Neil Slevin is a 26 year-old writer from the West of Ireland.
An English teacher, he has returned to university to complete an M.A. in Writing at N.U.I. Galway and to pursue a writing-based career.
Neil writes for Sin (N.U.I. Galway's student newspaper), editing its entertainment section and culture column, Resonate, and as Events Reporter for the Institute for Lifecourse and Society.
Neil’s poetry has been published by The Galway Review and numerous international journals.
The Gaelic Chieftain
I am the starlit horseman warring the fallen night:
With the raining light of stars my shadow’s flecked,
stars that stream like trickling tears
from the eyes of a crying sky:
tears that streak the face of night
in grief for what’s long lost –
what I alone have won, I who will not die.
Draped in ebony-black
I stand alone against your darkness,
winds that shriek the curlew’s call;
I know they howl to me of death
but to them I must not yield,
to them I will not fall.
I who ride through time and space,
my horse’s route no longer stone-blocked road
nor slow-rising hillside,
I, who all must pass and face
to know my honour
and my pride.
Not even when this battle ends,
when daylight reigns and peacetime calls
will I rest, I will outlive the dawn:
I wait for it with sword’s embrace,
my eternal wrath guarding the West.
My war rages on.
The lobster’s guarding the phone again;
that’s the reason I haven’t called you.
He’s there, watching me with the reproach of my father
whenever I’d done something parents never want their children to do
even when there’s no harm in doing it,
like using the word ‘cops’ repeatedly to describe policemen
(as if it were some sort of curse)
because it was all I’d ever heard them described as
on my diet of American television.
But I digress.
The phone is there too,
you at the other end of a line
that traces its way from me to you. You
most likely not even wanting me to call
but there all-the-same,
waiting for life’s next moment
to set that beautiful ball of uncertainty
rolling into some unknown valley
where we will push it up the hills we find, Sisyphus-like,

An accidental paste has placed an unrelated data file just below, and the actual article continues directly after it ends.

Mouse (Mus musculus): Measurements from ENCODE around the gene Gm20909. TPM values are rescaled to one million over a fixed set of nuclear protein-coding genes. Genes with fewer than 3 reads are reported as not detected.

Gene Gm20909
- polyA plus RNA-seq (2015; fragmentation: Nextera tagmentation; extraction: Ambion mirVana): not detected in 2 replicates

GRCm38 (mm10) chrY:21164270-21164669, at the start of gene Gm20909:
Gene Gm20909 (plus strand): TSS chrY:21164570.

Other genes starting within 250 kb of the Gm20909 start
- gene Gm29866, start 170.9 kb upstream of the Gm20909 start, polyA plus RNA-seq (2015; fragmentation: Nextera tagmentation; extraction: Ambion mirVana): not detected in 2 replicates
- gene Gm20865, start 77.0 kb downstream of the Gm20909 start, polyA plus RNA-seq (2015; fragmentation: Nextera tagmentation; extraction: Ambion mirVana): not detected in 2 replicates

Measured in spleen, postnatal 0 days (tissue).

before letting it fall,
never crossing the path of its glorious descent
but embracing its fall because it is falling,
because we have been falling our whole lives,
into life, out of love, toward each other;
because falling is part of the fun.
But I’ve already fallen:
the lobster cannot rescue me
from this mire of delight I’ve been lost in
since that day we first met.
Hide and Seek
You watch it play hide and seek
like a playground’s child
hidden behind clouds yet peeping out
(though curiosity kills most cats)
as it tries to beat the count of each falling drop –
last breath its first, its only pulse –
of the shower’s symphony that rises, rises
then reaches its crescendo.
From the conductor’s wand,
a single ray trickles earthward,
molten gold spelling out
I will shine again.
Though you’re not here
I say your name
with the softness
I’d say I love you,
whether there’s another
to hear the sound
or only silence to diffuse it
into the distance we share;
while the woods listen
and the trees rise,
their branches nodding
in the gentle breeze
as if to show
they understand, they know
that the one they shelter
despite the summer’s light
trickling through their leaves
like afterthoughts of liquid gold
to warm him in your shadow.
I’ve never seen your face undressed,
you stripped of the layers between us
built up by time and space;
but I have caught those glimpses,
the stardust you let fall to Earth,
pennies drizzled by astral hands
to ignite my homeless heart and soul,
lull my nomad’s mind with love.
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